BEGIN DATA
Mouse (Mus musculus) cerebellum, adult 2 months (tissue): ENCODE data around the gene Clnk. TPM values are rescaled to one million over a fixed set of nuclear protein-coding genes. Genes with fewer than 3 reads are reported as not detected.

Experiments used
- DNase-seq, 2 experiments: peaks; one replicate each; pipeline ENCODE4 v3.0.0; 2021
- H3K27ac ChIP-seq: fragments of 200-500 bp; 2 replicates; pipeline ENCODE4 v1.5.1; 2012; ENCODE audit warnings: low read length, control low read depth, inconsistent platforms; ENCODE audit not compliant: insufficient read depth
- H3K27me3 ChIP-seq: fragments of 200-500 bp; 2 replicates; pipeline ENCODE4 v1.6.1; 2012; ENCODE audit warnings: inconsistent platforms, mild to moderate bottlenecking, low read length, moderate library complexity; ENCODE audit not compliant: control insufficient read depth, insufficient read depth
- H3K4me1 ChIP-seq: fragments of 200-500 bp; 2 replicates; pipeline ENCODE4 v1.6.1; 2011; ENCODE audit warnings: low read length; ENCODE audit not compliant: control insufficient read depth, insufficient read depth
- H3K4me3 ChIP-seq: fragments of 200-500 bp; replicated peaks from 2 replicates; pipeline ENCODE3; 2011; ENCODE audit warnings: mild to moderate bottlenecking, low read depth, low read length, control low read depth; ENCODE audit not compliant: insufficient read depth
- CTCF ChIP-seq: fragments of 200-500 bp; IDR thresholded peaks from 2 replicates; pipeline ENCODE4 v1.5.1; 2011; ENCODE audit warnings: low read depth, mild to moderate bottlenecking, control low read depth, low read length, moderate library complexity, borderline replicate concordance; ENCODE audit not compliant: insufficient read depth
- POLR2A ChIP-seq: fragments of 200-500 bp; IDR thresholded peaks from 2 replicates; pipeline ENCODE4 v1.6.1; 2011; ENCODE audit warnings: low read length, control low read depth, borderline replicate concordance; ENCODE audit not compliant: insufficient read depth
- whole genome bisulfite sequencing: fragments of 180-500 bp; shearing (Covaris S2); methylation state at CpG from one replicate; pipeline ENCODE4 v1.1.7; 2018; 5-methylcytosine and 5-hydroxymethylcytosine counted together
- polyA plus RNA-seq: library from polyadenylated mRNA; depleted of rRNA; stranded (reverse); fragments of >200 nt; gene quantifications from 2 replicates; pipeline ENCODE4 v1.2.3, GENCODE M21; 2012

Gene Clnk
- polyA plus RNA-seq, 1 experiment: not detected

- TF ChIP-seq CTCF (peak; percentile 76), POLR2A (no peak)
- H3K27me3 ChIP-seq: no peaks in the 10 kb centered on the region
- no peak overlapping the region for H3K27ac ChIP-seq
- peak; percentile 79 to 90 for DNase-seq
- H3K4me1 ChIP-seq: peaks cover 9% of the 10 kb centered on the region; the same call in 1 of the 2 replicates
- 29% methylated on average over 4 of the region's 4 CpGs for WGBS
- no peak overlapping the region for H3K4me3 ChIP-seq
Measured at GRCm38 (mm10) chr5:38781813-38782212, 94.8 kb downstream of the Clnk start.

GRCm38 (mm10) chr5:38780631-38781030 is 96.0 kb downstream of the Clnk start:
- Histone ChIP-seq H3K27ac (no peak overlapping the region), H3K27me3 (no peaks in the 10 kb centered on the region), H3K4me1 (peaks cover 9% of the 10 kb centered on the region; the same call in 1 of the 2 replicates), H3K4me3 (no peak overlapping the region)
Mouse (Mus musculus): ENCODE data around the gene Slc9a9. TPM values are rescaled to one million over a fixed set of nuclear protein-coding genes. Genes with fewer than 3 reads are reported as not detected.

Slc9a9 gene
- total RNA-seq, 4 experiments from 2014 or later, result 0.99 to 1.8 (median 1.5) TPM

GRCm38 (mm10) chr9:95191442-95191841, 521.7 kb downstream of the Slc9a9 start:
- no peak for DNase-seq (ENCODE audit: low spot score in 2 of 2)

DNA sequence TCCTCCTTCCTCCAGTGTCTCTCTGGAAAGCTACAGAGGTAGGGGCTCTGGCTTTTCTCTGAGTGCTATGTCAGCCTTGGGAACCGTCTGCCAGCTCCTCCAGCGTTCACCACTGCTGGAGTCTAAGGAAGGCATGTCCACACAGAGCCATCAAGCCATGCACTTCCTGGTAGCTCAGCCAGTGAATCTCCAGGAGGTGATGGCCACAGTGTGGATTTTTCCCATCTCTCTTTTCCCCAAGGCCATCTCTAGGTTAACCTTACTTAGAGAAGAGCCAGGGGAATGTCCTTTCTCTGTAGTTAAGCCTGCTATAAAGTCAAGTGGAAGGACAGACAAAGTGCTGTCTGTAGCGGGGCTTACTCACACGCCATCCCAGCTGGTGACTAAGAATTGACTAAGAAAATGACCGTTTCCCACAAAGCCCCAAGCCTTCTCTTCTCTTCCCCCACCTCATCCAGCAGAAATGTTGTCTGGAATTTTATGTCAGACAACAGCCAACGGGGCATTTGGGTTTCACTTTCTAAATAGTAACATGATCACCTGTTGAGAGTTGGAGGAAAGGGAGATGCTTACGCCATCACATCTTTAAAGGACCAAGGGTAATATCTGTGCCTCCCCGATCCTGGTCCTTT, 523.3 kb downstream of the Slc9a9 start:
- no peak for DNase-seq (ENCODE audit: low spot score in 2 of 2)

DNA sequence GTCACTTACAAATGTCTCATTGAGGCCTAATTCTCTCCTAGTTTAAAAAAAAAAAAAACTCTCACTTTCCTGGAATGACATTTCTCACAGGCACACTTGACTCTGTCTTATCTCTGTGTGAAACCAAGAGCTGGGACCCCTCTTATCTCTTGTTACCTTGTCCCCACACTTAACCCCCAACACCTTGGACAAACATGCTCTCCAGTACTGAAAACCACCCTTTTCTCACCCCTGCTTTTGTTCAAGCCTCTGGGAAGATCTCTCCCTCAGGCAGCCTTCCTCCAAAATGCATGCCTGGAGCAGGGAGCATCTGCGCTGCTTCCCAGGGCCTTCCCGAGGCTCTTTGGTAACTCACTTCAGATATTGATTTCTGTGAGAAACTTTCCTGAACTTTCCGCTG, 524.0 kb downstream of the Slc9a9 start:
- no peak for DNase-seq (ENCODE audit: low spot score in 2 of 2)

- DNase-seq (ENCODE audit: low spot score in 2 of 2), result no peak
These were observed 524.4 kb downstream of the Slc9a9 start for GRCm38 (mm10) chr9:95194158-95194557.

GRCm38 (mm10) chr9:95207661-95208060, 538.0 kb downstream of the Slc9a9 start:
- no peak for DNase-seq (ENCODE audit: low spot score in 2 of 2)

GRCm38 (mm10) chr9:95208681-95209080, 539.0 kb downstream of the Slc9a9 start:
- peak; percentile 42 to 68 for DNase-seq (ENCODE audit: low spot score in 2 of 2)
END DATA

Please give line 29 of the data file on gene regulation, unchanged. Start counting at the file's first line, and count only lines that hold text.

DNA sequence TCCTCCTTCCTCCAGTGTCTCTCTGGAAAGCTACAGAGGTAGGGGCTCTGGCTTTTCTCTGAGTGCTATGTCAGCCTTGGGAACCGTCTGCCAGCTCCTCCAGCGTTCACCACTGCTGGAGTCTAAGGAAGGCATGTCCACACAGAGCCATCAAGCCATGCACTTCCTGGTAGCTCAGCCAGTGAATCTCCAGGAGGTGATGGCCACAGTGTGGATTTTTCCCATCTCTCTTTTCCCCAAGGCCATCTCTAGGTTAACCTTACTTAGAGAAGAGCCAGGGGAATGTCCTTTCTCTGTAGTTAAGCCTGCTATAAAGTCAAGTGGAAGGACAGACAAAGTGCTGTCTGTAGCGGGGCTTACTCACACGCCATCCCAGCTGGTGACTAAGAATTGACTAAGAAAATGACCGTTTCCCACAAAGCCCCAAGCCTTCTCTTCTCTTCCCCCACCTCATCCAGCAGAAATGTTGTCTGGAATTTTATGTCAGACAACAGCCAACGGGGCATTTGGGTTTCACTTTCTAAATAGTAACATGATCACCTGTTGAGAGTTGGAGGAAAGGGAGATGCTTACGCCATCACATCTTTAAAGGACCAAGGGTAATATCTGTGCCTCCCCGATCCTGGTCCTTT, 523.3 kb downstream of the Slc9a9 start: